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This archived content is from Mary Wilkins’ sewing and quilting message board “Sew What’s New,” which was retired in August 2007. It is being provided by “Sew What’s Up,” which serves as the new home for many members of “Sew What’s New.”
From: MarciaK
Date: 11-02-2006, 02:25 PM (1 of 6)
Can anyone give me some guidance concerning charges for window treatments?
I am making lined curtains with tassel fringe, upholstered bench seats w/bias piping, throw pillows and a table runner. I was told by the client that she had the curtain patterns and fabric, as well as the window measurements ( for 6 windows). Well... she had the fabric and a DRAWING. I made the 50 mile one-way trip to measure, as every window is a different size. This is very expensive fabric and fringe, and I'm sure the store was happy to see her come. She had just enough, which is sheer luck, considering they estimated from an artist's rendering. I purchased the pattern, and altered it for each cutting. Anyway, it ended up being more work AFTER I quoted her a price.
She has referred me to others, and I'm unsure what the going rate is. I prefer to do the window measurements myself...for obvious reasons. HELP!!
User: MarciaK
Member since: 02-06-2004
Total posts: 32
From: Miss Spring
Date: 11-02-2006, 03:05 PM (2 of 6)
OMGosh! After reading your post Im thinking that no price you come up with is going to be

If it were me Id get out your yellow pages and call around your local area and see what they charge. It will give you a ballpark figure to work from.

I was offered a job sewing window treatments and they were going to pay $10.00 HR Now where I live those are awesome wages but after thinking about all the work it was going to be it still wasent enough to pay for all my migrain medication.

Dont under value your work
Best of Luck,
User: Miss Spring
Member since: 05-03-2006
Total posts: 87
From: lsoutherla
Date: 11-03-2006, 10:31 AM (3 of 6)
pricing is always difficult to determine at first. I agree that you should first call a few interior designers and others (get seamstress' cards from fabric stores) and see what they charge for a similar window treatment/ pillow/etc. I live around Atlanta, GA and I started by calling around to folks that were located on the north, south, east and west side of town. (And found the north and east sides much more expensive.) From there I determined how much time I estimated it would take me to make the treatment (add an hour or two extra), including layout and cutout (which takes an awful lot of time.), and what I felt I needed to make per hour, and then I determine what I actually felt it was worth to me.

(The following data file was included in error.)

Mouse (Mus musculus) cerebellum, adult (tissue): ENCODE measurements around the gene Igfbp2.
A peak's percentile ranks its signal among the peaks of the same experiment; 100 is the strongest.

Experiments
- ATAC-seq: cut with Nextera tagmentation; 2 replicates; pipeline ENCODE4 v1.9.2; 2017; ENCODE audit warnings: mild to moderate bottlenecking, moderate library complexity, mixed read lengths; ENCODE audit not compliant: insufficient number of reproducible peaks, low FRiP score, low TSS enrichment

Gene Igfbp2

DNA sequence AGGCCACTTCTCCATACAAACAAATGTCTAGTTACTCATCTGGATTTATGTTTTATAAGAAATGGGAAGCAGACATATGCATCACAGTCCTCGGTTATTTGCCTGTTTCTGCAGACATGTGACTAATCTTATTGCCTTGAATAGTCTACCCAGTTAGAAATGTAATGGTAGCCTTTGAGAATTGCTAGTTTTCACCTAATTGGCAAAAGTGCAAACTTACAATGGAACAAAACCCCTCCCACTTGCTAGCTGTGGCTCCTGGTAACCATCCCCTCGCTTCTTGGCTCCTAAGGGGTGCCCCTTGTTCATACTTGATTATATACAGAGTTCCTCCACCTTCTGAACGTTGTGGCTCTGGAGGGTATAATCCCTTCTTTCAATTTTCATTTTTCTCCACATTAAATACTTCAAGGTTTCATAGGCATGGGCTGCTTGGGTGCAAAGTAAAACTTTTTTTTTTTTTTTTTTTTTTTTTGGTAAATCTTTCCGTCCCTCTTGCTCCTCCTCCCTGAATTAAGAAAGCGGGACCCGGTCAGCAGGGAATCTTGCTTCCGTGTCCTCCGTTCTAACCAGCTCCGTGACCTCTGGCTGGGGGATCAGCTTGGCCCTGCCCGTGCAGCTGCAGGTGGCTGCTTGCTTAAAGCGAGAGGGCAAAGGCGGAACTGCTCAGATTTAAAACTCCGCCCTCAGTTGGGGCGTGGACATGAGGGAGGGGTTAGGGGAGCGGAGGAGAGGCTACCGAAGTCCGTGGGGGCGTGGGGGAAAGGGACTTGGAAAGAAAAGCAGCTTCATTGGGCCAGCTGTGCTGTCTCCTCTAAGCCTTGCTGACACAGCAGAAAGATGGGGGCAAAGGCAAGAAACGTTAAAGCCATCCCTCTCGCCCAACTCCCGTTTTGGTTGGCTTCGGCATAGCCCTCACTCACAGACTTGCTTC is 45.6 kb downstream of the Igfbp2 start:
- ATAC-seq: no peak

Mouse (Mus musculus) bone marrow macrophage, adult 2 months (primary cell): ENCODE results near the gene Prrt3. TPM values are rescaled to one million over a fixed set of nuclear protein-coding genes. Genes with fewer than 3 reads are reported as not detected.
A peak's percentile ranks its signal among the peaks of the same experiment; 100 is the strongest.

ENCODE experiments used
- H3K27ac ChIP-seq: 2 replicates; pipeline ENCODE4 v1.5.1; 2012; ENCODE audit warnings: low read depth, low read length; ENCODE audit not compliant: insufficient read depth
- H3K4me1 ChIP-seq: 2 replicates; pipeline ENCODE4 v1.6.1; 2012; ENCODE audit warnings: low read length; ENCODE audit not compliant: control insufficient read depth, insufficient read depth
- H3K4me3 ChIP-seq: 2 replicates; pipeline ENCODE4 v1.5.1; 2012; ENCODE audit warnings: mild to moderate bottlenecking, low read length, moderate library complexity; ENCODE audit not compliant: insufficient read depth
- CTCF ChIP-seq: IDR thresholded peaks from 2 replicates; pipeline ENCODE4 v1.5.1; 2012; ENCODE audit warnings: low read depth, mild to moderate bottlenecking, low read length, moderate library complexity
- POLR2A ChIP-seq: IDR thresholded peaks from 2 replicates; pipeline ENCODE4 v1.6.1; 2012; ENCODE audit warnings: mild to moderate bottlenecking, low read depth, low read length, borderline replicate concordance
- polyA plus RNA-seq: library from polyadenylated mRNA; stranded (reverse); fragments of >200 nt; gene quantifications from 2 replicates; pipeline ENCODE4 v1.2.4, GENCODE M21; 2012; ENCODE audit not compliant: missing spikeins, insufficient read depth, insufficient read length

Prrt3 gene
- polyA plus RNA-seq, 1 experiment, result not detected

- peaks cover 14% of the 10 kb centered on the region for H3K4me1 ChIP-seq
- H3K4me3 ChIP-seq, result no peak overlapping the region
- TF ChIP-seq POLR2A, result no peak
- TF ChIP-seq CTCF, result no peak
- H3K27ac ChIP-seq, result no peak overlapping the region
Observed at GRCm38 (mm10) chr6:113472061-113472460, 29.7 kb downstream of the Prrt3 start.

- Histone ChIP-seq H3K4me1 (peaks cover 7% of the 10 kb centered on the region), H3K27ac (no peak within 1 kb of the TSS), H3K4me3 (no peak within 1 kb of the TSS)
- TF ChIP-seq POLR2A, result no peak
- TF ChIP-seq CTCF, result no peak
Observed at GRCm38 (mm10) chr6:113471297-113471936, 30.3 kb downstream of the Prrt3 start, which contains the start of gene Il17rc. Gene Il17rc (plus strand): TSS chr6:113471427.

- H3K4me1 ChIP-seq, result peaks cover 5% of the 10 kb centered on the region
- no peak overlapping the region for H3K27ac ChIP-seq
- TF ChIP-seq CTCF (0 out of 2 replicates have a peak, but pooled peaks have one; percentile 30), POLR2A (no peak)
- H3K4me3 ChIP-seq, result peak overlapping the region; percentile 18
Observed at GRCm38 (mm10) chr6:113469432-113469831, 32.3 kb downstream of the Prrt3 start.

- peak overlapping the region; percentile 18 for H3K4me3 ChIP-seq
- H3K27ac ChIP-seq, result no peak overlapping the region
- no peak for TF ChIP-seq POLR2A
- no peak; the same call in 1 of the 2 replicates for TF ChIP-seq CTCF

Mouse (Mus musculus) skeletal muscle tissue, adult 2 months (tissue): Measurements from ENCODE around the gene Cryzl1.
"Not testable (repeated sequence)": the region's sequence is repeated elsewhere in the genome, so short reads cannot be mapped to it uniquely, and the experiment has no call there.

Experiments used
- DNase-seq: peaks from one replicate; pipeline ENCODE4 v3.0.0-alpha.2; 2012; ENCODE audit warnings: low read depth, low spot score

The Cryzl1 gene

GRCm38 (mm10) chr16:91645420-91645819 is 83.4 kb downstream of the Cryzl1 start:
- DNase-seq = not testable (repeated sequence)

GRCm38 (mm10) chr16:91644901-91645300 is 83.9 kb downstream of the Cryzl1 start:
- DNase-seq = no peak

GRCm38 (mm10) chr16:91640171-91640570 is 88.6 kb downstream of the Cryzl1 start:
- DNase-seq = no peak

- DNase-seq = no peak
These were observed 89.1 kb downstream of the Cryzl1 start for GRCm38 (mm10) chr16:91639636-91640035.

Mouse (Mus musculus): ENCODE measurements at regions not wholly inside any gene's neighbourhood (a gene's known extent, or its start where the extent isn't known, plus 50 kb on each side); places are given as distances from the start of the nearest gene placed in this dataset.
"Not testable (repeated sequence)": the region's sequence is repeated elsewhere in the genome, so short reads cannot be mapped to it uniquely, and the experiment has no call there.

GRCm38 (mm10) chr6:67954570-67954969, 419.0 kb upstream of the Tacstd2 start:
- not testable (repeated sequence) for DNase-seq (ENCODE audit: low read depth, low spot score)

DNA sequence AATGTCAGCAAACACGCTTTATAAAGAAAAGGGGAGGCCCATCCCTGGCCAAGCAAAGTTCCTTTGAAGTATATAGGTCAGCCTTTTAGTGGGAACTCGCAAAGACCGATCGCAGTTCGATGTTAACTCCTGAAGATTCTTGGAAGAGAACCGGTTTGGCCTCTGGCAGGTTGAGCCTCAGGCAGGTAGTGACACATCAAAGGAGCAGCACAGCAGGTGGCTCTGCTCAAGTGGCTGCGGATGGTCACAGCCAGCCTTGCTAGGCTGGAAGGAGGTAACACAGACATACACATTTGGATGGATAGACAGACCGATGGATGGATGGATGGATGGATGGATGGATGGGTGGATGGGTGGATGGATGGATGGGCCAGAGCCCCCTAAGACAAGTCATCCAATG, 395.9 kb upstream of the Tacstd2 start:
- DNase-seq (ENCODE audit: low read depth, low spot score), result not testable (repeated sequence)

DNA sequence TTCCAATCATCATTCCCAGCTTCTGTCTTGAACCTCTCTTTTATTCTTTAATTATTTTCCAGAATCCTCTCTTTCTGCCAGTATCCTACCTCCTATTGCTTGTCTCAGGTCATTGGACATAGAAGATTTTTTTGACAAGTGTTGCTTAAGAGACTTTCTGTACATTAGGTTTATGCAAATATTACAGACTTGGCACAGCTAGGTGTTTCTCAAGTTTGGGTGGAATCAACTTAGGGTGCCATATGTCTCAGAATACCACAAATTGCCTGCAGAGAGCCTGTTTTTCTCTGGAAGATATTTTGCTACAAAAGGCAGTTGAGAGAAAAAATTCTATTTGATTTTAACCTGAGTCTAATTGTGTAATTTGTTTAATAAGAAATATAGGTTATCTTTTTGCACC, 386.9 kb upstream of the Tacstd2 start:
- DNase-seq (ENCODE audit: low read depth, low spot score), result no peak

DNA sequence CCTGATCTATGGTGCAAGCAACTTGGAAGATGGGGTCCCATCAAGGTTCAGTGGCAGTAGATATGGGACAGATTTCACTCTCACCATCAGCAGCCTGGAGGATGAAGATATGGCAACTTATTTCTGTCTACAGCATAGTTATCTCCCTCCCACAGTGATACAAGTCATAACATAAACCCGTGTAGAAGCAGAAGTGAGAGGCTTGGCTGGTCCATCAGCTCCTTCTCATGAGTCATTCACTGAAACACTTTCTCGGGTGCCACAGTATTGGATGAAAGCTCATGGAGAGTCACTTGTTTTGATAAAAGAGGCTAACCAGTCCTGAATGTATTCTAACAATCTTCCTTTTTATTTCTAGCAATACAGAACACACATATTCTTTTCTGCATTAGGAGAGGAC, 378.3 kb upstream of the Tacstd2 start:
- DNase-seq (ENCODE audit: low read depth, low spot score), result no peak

Never underestimate your skills and don't seek perfection - the general public doesn't care about or see the small mistakes that make us crazy when we sew. Your time is money and you don't want to be loosing time ripping out a seam because it was a little off. John Q Public doesn't care if an 18" square pillow is 1/4" off.

Always let them know this is an estimate and can be revised based on unforseen difficulties, etc. And put it in writing, keep copies of emails, etc. if set up that way. I've made treatments where I've dropped the price because it took so much less time than I thought, and I've increased the cost also. Give yourself enough time to make the treatment also. If someone wants a rush, then they need to pay for that also. And don't forget to charge for all the nit picky expenses you incur (thread, piping, zippers, buttons, etc). Also, I charge a flat fee for driving out to someone's place that is more than 10 miles (this should include your time and mileage). If you doubt what you're charging I suggest increasing it by 10-15%, most times you'll find that you are still underpricing yourself, and if the client wants to wrangle with you over the price you can drop it by 10% and still feel good about it. I've had folks argue with me on cost and I've stood by my estimate only to loose them as a customer. I do quality work and it's worth what I charge.